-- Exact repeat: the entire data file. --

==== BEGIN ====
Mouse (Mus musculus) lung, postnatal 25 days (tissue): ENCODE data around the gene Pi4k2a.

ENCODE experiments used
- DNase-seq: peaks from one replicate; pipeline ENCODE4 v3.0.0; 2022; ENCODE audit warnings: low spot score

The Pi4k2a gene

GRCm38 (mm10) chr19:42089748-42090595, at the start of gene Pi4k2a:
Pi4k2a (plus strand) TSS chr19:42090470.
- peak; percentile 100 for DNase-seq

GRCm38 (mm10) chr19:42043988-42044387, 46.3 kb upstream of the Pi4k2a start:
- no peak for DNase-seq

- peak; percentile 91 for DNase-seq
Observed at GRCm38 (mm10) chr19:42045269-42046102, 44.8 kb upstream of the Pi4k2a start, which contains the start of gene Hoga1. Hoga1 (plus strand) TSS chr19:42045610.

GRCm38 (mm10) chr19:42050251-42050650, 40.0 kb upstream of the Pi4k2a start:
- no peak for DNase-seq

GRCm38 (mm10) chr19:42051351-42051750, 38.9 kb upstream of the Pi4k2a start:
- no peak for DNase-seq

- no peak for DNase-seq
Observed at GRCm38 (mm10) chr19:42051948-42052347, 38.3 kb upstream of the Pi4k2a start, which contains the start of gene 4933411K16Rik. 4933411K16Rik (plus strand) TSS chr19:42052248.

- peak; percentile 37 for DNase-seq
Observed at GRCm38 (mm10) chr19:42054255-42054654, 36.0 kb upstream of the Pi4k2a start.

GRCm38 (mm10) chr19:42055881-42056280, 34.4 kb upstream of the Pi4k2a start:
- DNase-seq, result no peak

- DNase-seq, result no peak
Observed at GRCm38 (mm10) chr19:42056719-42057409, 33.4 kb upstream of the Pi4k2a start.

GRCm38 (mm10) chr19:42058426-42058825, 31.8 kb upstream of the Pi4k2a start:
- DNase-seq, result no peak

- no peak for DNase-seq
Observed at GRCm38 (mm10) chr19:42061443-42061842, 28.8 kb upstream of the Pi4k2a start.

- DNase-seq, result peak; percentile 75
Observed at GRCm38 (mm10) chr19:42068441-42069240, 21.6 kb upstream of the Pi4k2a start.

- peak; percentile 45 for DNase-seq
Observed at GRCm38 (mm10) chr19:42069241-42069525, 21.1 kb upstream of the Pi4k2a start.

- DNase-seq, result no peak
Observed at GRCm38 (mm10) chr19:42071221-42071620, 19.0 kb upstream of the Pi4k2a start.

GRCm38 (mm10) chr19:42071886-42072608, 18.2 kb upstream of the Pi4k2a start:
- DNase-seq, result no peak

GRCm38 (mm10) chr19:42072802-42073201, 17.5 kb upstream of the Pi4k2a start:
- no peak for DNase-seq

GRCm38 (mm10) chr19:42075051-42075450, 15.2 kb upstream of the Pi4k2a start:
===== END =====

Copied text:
Mouse (Mus musculus) lung, postnatal 25 days (tissue): ENCODE data around the gene Pi4k2a.

ENCODE experiments used
- DNase-seq: peaks from one replicate; pipeline ENCODE4 v3.0.0; 2022; ENCODE audit warnings: low spot score

The Pi4k2a gene

GRCm38 (mm10) chr19:42089748-42090595, at the start of gene Pi4k2a:
Pi4k2a (plus strand) TSS chr19:42090470.
- peak; percentile 100 for DNase-seq

GRCm38 (mm10) chr19:42043988-42044387, 46.3 kb upstream of the Pi4k2a start:
- no peak for DNase-seq

- peak; percentile 91 for DNase-seq
Observed at GRCm38 (mm10) chr19:42045269-42046102, 44.8 kb upstream of the Pi4k2a start, which contains the start of gene Hoga1. Hoga1 (plus strand) TSS chr19:42045610.

GRCm38 (mm10) chr19:42050251-42050650, 40.0 kb upstream of the Pi4k2a start:
- no peak for DNase-seq

GRCm38 (mm10) chr19:42051351-42051750, 38.9 kb upstream of the Pi4k2a start:
- no peak for DNase-seq

- no peak for DNase-seq
Observed at GRCm38 (mm10) chr19:42051948-42052347, 38.3 kb upstream of the Pi4k2a start, which contains the start of gene 4933411K16Rik. 4933411K16Rik (plus strand) TSS chr19:42052248.

- peak; percentile 37 for DNase-seq
Observed at GRCm38 (mm10) chr19:42054255-42054654, 36.0 kb upstream of the Pi4k2a start.

GRCm38 (mm10) chr19:42055881-42056280, 34.4 kb upstream of the Pi4k2a start:
- DNase-seq, result no peak

- DNase-seq, result no peak
Observed at GRCm38 (mm10) chr19:42056719-42057409, 33.4 kb upstream of the Pi4k2a start.

GRCm38 (mm10) chr19:42058426-42058825, 31.8 kb upstream of the Pi4k2a start:
- DNase-seq, result no peak

- no peak for DNase-seq
Observed at GRCm38 (mm10) chr19:42061443-42061842, 28.8 kb upstream of the Pi4k2a start.

- DNase-seq, result peak; percentile 75
Observed at GRCm38 (mm10) chr19:42068441-42069240, 21.6 kb upstream of the Pi4k2a start.

- peak; percentile 45 for DNase-seq
Observed at GRCm38 (mm10) chr19:42069241-42069525, 21.1 kb upstream of the Pi4k2a start.

- DNase-seq, result no peak
Observed at GRCm38 (mm10) chr19:42071221-42071620, 19.0 kb upstream of the Pi4k2a start.

GRCm38 (mm10) chr19:42071886-42072608, 18.2 kb upstream of the Pi4k2a start:
- DNase-seq, result no peak

GRCm38 (mm10) chr19:42072802-42073201, 17.5 kb upstream of the Pi4k2a start:
- no peak for DNase-seq

GRCm38 (mm10) chr19:42075051-42075450, 15.2 kb upstream of the Pi4k2a start: